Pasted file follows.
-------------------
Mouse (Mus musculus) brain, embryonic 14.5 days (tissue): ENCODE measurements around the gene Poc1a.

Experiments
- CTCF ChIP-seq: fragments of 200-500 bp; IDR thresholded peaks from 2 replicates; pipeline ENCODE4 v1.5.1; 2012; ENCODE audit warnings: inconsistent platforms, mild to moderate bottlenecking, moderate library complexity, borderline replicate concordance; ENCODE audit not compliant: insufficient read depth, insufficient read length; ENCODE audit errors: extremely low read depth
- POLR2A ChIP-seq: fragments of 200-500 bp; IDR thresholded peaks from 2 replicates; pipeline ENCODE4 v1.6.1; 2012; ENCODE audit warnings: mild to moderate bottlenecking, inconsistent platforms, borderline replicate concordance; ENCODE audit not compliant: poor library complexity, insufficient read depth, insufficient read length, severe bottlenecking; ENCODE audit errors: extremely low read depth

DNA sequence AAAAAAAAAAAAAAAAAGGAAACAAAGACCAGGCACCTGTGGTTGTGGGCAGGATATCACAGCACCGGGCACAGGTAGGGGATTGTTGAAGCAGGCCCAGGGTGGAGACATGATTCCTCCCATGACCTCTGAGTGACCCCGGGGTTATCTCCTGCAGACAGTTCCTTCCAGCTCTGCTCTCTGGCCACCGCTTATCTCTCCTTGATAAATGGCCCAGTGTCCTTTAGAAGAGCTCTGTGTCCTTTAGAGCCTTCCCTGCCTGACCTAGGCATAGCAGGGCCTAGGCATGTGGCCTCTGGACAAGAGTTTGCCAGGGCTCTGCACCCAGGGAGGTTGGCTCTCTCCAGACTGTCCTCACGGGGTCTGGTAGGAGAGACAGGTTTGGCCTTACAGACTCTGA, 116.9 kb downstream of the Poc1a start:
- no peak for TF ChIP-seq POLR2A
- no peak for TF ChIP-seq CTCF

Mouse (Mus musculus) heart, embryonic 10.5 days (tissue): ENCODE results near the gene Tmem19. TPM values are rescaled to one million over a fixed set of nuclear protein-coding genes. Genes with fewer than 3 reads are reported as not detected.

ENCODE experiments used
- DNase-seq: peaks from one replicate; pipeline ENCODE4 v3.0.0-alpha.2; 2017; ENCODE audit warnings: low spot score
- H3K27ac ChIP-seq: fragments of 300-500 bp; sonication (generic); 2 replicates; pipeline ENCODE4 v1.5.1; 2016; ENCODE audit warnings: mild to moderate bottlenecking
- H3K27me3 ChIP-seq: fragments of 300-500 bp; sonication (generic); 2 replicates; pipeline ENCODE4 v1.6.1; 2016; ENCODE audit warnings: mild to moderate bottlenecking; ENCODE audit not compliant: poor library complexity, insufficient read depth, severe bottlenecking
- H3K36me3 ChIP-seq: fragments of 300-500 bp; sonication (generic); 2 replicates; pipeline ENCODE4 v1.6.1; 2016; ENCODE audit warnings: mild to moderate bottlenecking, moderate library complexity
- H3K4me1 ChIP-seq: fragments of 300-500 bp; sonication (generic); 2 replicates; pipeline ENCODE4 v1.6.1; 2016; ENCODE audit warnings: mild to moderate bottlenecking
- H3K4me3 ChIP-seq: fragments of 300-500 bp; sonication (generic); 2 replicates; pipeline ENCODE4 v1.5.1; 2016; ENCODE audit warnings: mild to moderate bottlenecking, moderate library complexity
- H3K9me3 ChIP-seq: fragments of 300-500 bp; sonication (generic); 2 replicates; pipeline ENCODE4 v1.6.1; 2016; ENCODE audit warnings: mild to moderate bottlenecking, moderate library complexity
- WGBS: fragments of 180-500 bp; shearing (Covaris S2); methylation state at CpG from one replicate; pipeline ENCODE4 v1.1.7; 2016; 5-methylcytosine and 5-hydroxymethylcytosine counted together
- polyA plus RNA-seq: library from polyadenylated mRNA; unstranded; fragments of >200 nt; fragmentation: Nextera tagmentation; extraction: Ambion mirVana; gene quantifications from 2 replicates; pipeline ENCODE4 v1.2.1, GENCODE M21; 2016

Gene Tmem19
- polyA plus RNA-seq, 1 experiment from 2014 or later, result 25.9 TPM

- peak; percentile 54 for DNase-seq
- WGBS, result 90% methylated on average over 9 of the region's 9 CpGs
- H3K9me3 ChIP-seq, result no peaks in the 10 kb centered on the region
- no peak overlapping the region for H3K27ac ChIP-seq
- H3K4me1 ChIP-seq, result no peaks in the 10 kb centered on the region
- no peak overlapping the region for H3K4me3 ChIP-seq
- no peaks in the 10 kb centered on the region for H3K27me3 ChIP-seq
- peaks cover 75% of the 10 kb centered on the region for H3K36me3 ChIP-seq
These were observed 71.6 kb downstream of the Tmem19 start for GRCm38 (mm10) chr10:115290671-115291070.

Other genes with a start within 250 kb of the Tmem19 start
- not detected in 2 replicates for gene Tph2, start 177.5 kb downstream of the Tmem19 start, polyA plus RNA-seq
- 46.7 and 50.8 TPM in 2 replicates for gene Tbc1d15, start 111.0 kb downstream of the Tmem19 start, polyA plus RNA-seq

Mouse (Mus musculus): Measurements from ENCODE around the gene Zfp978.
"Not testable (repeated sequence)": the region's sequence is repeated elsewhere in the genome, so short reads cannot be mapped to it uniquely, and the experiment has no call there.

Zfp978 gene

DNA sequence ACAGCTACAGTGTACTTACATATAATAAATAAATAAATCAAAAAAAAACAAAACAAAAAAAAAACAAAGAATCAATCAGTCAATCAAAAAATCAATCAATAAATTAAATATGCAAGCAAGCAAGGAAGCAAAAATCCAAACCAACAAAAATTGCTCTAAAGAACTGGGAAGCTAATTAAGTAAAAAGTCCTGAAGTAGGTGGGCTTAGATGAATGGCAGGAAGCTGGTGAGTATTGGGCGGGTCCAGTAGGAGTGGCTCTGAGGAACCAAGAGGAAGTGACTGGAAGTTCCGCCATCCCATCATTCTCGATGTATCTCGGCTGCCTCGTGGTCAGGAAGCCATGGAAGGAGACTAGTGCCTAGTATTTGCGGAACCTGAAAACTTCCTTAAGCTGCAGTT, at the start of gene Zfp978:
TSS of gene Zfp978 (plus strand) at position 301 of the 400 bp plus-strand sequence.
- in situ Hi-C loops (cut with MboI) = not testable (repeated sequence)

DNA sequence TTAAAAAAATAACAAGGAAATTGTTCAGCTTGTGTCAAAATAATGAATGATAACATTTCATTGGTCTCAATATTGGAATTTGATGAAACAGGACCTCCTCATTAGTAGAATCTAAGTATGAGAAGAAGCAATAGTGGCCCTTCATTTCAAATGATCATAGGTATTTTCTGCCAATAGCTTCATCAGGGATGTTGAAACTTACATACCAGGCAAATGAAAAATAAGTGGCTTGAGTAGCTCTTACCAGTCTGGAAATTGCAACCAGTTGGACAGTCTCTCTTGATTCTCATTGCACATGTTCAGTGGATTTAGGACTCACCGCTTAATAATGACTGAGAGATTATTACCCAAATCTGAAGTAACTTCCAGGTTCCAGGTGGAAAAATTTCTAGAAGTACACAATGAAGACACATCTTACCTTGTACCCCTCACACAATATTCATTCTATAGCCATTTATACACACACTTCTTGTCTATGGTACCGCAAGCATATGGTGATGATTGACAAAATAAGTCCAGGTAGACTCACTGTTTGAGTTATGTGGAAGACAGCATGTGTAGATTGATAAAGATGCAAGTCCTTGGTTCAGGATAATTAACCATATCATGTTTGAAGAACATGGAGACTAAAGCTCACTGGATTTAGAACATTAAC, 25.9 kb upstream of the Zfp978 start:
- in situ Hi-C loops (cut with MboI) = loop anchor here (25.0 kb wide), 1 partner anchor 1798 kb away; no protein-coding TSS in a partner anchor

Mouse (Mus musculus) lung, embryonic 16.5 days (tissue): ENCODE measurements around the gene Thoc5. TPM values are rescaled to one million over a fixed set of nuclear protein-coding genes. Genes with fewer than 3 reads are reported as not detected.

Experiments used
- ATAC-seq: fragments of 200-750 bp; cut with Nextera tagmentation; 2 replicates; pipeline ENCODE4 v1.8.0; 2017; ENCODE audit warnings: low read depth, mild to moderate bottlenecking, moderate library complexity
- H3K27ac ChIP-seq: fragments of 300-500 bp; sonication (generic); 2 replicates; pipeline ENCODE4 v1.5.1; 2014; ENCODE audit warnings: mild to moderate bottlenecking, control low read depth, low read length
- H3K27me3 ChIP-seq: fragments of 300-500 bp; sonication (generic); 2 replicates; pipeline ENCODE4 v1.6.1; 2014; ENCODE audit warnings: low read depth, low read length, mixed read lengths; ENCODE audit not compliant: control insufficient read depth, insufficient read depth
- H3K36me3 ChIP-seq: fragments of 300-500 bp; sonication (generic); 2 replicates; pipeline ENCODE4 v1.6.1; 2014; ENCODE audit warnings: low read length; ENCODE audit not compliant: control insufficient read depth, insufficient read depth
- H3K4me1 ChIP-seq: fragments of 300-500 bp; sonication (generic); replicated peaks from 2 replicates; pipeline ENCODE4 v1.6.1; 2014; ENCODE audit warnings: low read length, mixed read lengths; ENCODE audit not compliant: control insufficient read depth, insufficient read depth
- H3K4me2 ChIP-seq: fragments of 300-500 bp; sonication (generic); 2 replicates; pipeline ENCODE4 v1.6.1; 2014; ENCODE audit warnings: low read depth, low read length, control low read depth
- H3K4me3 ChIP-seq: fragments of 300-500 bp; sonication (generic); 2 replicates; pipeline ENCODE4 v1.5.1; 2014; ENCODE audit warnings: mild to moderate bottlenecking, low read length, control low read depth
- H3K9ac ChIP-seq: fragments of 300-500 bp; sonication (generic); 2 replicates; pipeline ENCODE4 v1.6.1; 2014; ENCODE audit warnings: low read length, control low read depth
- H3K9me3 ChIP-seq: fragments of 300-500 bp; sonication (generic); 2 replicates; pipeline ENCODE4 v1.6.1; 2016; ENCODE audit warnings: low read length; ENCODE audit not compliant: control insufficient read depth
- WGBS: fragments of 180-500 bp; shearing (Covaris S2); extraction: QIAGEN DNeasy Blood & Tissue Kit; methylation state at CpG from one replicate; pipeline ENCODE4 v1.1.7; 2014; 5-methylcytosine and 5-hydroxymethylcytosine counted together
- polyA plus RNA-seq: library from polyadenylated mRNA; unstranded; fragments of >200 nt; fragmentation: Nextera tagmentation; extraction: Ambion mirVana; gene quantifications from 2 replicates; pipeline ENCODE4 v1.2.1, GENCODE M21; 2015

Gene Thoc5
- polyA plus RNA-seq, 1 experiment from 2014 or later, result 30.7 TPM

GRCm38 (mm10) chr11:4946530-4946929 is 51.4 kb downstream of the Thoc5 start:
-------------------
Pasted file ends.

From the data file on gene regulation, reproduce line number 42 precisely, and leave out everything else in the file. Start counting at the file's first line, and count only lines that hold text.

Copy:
Experiments used